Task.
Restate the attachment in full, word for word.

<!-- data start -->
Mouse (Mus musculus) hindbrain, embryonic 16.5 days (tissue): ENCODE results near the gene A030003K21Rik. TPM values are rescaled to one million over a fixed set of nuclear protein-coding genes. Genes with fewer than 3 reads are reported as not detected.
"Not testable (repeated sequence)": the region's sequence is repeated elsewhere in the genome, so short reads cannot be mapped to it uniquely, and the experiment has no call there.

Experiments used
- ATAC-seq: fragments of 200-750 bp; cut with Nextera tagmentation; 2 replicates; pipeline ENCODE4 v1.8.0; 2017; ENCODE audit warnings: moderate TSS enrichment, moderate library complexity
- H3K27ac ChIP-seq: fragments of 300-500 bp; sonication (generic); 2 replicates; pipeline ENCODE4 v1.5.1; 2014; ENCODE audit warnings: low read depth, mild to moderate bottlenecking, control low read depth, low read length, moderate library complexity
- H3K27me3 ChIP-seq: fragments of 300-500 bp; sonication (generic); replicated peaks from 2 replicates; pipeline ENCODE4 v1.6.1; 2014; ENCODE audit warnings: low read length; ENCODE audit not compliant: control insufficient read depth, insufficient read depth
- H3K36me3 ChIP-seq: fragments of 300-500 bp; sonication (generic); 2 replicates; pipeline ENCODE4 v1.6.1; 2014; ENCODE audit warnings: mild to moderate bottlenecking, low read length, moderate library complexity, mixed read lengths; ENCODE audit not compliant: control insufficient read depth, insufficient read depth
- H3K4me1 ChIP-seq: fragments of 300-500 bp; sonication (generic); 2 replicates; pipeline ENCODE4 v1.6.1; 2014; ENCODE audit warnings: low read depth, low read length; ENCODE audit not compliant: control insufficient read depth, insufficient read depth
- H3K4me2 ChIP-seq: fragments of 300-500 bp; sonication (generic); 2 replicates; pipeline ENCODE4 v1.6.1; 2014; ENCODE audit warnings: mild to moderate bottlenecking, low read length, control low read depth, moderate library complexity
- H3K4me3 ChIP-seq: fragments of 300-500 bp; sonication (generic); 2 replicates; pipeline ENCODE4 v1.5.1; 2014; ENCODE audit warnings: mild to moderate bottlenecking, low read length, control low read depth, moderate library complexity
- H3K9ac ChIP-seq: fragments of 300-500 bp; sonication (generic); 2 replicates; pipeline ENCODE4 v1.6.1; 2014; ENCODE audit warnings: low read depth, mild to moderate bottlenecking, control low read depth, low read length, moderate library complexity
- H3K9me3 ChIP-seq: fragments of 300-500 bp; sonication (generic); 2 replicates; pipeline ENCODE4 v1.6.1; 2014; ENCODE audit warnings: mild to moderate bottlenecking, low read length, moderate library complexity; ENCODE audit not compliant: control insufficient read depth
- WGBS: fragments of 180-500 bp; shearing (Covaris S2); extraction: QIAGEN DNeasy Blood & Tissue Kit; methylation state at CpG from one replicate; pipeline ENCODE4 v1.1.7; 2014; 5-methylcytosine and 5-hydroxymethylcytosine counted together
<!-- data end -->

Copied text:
Mouse (Mus musculus) hindbrain, embryonic 16.5 days (tissue): ENCODE results near the gene A030003K21Rik. TPM values are rescaled to one million over a fixed set of nuclear protein-coding genes. Genes with fewer than 3 reads are reported as not detected.
"Not testable (repeated sequence)": the region's sequence is repeated elsewhere in the genome, so short reads cannot be mapped to it uniquely, and the experiment has no call there.

Experiments used
- ATAC-seq: fragments of 200-750 bp; cut with Nextera tagmentation; 2 replicates; pipeline ENCODE4 v1.8.0; 2017; ENCODE audit warnings: moderate TSS enrichment, moderate library complexity
- H3K27ac ChIP-seq: fragments of 300-500 bp; sonication (generic); 2 replicates; pipeline ENCODE4 v1.5.1; 2014; ENCODE audit warnings: low read depth, mild to moderate bottlenecking, control low read depth, low read length, moderate library complexity
- H3K27me3 ChIP-seq: fragments of 300-500 bp; sonication (generic); replicated peaks from 2 replicates; pipeline ENCODE4 v1.6.1; 2014; ENCODE audit warnings: low read length; ENCODE audit not compliant: control insufficient read depth, insufficient read depth
- H3K36me3 ChIP-seq: fragments of 300-500 bp; sonication (generic); 2 replicates; pipeline ENCODE4 v1.6.1; 2014; ENCODE audit warnings: mild to moderate bottlenecking, low read length, moderate library complexity, mixed read lengths; ENCODE audit not compliant: control insufficient read depth, insufficient read depth
- H3K4me1 ChIP-seq: fragments of 300-500 bp; sonication (generic); 2 replicates; pipeline ENCODE4 v1.6.1; 2014; ENCODE audit warnings: low read depth, low read length; ENCODE audit not compliant: control insufficient read depth, insufficient read depth
- H3K4me2 ChIP-seq: fragments of 300-500 bp; sonication (generic); 2 replicates; pipeline ENCODE4 v1.6.1; 2014; ENCODE audit warnings: mild to moderate bottlenecking, low read length, control low read depth, moderate library complexity
- H3K4me3 ChIP-seq: fragments of 300-500 bp; sonication (generic); 2 replicates; pipeline ENCODE4 v1.5.1; 2014; ENCODE audit warnings: mild to moderate bottlenecking, low read length, control low read depth, moderate library complexity
- H3K9ac ChIP-seq: fragments of 300-500 bp; sonication (generic); 2 replicates; pipeline ENCODE4 v1.6.1; 2014; ENCODE audit warnings: low read depth, mild to moderate bottlenecking, control low read depth, low read length, moderate library complexity
- H3K9me3 ChIP-seq: fragments of 300-500 bp; sonication (generic); 2 replicates; pipeline ENCODE4 v1.6.1; 2014; ENCODE audit warnings: mild to moderate bottlenecking, low read length, moderate library complexity; ENCODE audit not compliant: control insufficient read depth
- WGBS: fragments of 180-500 bp; shearing (Covaris S2); extraction: QIAGEN DNeasy Blood & Tissue Kit; methylation state at CpG from one replicate; pipeline ENCODE4 v1.1.7; 2014; 5-methylcytosine and 5-hydroxymethylcytosine counted together